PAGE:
Google also evaluates the page against four factors: Experience, Expertise, Authoritativeness, and Trust. While these are discussed in Google’s Guidelines linked above, I also recommend Backlinko’s helpful guide to E-E-A-T factors to help understand each of these factors.

  • Experience: This refers to the first-hand or life experience of the person or organization creating the page. For example, a product review written by someone who has used the product will demonstrate more experience than a generic product review written by someone who has never used the product. Photos or videos can be included to help demonstrate the creator’s experience.
  • Expertise: Expertise demonstrates depth of knowledge and credibility within the topic being discussed. Often this also involves evaluating the background of the person or organization who created the page. Does that person or organization have the required knowledge and credentials to speak about this topic? For example, a legal website written by a lawyer will demonstrate more expertise than a legal website written by someone who never went to law school.
  • Authoritativeness: This is often discussed as the extent to which the creator of the content or the website itself is a go-to source for a given topic. In the retail space, there are go-to organizations for different types of products. For example, Newegg is a go-to source for electronics and REI is the go-to source for outdoor equipment. This can also apply to individuals instead of organizations. Authoritativeness happens through brand building and reputation management.
  • Trust: Google specifically says this is the important factor of the four—even if a go-to expert with plenty of experience writes something, that doesn’t automatically mean the content can be trusted. Along with presenting accurate information, trust also implies the website must be free of technical errors that would deter people from using the website. As well, trust is influenced by the other three factors. A page’s content cannot be trustworthy if it is not written by an expert, if it does not demonstrate experience, and is not authoritative.

A high-quality page will meet more of these factors than a low-quality page. High-quality websites will hire content creators who have the required experience and expertise, along with ensuring those writers only include correct facts and figures. High-quality websites will also build their brand and reputation so that they are considered a go-to source in their topic area. By doing all of this, high-quality websites will demonstrate they can be trusted and will often be rewarded with higher rankings in search results.

In contrast, low-quality websites won’t disclose who wrote the content. Low-quality websites have an unknown reputation with questionable credentials. Experience is not demonstrated through text, photos, or videos. Why would Google want to rank this content? Who would want to see this type of content in search results?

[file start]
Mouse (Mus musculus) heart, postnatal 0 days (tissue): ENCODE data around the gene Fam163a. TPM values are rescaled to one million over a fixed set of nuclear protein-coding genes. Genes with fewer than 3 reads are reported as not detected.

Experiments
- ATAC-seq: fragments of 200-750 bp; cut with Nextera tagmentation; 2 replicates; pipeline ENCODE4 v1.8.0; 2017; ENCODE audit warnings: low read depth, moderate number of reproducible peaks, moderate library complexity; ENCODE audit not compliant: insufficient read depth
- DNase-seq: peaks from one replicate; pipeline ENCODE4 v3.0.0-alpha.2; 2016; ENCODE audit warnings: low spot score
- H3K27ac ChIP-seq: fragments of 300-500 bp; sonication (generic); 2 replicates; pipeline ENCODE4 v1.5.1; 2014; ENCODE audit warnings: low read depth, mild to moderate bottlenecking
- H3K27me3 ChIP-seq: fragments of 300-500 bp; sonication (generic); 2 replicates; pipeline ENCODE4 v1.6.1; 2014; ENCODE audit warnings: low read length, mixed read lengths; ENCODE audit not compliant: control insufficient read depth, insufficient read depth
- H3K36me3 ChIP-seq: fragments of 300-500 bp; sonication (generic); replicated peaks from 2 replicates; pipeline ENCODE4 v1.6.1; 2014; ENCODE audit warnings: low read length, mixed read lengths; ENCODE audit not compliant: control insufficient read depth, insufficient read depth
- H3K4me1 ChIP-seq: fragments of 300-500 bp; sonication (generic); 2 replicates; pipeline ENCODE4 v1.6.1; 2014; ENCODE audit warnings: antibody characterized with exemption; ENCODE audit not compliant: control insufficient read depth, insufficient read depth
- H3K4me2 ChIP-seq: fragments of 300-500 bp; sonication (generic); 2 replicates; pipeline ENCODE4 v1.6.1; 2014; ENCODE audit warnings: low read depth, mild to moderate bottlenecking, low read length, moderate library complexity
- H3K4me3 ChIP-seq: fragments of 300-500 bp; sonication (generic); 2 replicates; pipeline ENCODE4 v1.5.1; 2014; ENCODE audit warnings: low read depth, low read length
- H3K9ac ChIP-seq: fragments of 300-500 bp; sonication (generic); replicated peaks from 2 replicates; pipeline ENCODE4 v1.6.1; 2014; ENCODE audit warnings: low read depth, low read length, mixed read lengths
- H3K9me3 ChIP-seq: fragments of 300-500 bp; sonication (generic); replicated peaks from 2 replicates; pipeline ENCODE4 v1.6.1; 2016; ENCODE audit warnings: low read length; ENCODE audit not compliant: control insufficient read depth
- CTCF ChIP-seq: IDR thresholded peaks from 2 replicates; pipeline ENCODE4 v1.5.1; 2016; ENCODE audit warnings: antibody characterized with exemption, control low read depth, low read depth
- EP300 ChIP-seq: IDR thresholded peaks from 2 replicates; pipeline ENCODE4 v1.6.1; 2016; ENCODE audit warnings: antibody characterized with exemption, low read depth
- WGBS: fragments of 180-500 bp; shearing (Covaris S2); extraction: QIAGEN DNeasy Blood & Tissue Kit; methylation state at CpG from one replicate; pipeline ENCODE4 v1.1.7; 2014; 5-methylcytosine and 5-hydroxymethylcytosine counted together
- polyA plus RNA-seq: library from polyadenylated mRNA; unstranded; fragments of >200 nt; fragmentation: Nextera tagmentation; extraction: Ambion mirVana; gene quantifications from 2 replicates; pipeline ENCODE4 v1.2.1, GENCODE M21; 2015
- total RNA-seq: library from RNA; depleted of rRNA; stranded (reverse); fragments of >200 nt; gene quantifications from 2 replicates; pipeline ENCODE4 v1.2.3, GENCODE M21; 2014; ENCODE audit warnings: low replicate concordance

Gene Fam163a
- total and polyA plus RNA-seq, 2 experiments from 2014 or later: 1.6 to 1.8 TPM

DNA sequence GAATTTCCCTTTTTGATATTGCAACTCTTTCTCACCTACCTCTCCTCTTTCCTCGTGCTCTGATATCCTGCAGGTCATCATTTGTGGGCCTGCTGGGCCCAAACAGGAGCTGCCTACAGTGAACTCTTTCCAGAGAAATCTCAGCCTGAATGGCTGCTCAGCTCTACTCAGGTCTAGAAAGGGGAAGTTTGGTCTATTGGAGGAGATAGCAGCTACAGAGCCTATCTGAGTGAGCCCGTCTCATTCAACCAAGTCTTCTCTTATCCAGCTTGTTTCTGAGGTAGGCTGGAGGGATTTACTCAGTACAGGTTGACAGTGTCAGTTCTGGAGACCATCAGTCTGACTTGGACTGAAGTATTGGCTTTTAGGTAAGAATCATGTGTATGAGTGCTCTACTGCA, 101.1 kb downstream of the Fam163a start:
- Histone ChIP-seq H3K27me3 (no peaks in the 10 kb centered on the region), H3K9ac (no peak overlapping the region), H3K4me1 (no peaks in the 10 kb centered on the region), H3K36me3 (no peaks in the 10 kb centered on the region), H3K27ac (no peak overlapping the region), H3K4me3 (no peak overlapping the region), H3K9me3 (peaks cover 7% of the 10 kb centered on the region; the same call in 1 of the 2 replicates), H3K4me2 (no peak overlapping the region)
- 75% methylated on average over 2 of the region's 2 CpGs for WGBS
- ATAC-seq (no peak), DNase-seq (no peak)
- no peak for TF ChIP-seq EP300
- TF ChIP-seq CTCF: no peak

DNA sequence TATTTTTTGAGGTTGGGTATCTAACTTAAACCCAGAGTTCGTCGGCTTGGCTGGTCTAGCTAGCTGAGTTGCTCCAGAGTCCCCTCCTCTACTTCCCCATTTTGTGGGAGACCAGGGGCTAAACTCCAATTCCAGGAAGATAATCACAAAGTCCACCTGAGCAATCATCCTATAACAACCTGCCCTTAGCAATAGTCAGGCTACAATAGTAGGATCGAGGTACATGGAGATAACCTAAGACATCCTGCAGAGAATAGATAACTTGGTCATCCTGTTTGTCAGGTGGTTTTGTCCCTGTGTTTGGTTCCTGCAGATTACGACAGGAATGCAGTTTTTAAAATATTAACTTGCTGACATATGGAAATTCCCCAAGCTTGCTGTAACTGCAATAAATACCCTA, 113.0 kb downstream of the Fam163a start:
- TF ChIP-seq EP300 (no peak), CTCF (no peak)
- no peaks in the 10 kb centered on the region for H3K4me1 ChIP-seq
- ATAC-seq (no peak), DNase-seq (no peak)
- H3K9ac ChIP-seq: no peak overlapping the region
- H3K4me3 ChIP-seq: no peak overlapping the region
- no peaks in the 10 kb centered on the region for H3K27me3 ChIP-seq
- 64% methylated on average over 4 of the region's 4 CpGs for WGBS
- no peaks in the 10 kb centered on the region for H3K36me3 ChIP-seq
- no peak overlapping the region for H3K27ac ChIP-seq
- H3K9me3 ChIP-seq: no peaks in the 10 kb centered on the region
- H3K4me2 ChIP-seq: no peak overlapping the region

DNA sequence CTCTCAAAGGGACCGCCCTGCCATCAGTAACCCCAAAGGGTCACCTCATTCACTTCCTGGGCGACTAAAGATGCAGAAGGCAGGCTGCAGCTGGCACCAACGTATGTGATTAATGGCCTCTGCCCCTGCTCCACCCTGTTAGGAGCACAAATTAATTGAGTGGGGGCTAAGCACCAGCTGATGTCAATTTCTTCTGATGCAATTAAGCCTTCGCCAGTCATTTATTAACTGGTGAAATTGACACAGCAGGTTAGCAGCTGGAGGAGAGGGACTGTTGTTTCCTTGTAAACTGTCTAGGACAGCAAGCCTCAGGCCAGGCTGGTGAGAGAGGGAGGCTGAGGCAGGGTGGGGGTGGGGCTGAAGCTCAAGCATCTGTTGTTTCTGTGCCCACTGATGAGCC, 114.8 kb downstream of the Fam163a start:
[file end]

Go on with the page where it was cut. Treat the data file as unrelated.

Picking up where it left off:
EEAT Diagram from Google Quality Rater Guidelines
EEAT Diagram from Google’s Search Quality Rater Guidelines, Section 3.4

YMYL: Your Money or Your Life

Closely related to E-E-A-T is the concept of YMYL, which stands for Your Money or Your Life. YMYL topics “significantly impact the health, financial stability, or safety of people, or the welfare or well-being of society”, according to Google’s guidelines. Google uses this to help screen out content that could cause mental or physical harm, impair financial security, or harm society.

While this is a broad definition, I’ve typically seen Google only apply this more narrowly. For example, only specific pages of a website that discuss YMYL may see more volatility following an algorithm update compared to other parts of the website.

With YMYL topics, Google will apply E-E-A-T factors more strictly and hold those sites to higher standards. For example, medical sites are often held to the highest standards, given the potential for greater harm to be caused by inaccurate information. I have typically seen websites in the personal finance space also held to higher standards for similar reasons.

Ultimately, you can think of YMYL as a spectrum. The more potential for harm to be caused by the presence of misinformation or malicious information on a website, the more likely the website will be evaluated against Google’s YMYL standards. When evaluating content quality, you should determine how much of your website’s content is on this YMYL spectrum.


When evaluating a page, Google also extracts the entities discussed in that page’s main content. An entity is a unique topic discussed in the content, such as a person, location, business, or product. To rank the page correctly, Google needs to understand not only what the entities are but also understand which entity is primary. Understanding the primary entity (or entities) will help Google understand the page’s main topic. You can learn more about entities in my article about entity recognition

It will be easy for Google to extract entities from high-quality content. High-quality content will demonstrate which entities represent the primary topics of the page. For example, a high-quality might review a specific product and make it clear to Google which product is being reviewed. Google could easily extract the entities related to that product from the page. The easier this extraction, the easier it is for Google to determine where to rank this page in search results.

In contrast, it will be harder for Google to extract entities from low-quality content. Low-quality content is muddled and unfocused, so it might not be obvious what entities this page is discussing. Without knowing the entities, Google would be unable to determine the primary topic of the page and, therefore, be unable to know where to rank the page.

Identifying Content Problems